Arts, Culture & Media

This comedian mixes humor with human rights — but insists you pronounce his name right

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Credit:

Courtesy of Hari Kondabolu

Comedian Hari Kondabolu recently released his first comedy album "Waiting for 2042," referring to the year the US Census estimates the country will be a majority-minority nation.

Comedian Hari Kondabolu isn't your standard, knee-slapping jokesman.

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The 31-year-old New Yorker has always been doing some form of stand up or another, but after college he worked as an immigrant rights organizer in Seattle, and later got his master's degree in human rights at London School of Economics.

And his comedy stems from some serious issues: Racism, anti-immigrant sentiments, poverty--topics that aren't easy to laugh at, but Kondabolu weaves in the social justice smoothly.

"Certainly being interested in social justice issues and human rights issues - that was a big thing I wrote about in my stand-up, even before I started working as an immigrant rights organizer," Kondabolu says. "But when I became an organizer, certainly that influenced my point of view. And I was with people who were involved in a lot of political struggles. And definitely that fed into the material and it reflects a certain rage in trying to find something funny in really uncomfortable topics and seeing other people's pain and trying to channel it into something positive."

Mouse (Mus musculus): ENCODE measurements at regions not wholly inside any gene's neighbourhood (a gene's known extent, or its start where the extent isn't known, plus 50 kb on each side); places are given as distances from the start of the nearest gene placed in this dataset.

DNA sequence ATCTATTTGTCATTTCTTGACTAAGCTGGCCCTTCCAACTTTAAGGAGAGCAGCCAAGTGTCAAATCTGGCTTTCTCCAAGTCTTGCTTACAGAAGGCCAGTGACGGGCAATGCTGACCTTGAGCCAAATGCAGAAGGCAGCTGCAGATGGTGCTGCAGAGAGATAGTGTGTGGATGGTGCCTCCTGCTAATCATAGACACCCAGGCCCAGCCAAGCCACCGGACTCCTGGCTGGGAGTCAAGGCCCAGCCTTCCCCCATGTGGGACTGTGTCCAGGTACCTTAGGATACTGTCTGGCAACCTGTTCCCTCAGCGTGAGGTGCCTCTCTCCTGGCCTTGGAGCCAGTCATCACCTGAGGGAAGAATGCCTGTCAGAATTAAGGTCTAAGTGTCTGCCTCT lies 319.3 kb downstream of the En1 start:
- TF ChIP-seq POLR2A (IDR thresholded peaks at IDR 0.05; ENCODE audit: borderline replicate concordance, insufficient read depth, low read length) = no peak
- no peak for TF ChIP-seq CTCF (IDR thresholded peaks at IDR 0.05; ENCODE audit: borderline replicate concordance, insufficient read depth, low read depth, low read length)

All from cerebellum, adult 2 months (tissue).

On his first comedy album, "Waiting for 2042," Kondabolu riffs on the US Census' estimate that by 2042, the country will become a minority-majority nation.

"On the album I talk about how it's kind of a ridiculous thing that the media is talking about this year, because race is a construct. All these things that we are talking about are things we shouldn't be fearing to begin with," he says. 

"Also, if we are going to play with this construct, then white people will be 49 percent [by 2042] but the other 51 percent are going to be people of color. And then are we assuming that all those people of color are the same? And then are we also assuming all white people are the same?"

Recently, Kondabolu posted on his social media accounts an audio file of him saying his name, slowly and clearly. He wrote, "My career goal is to make people say my name right."

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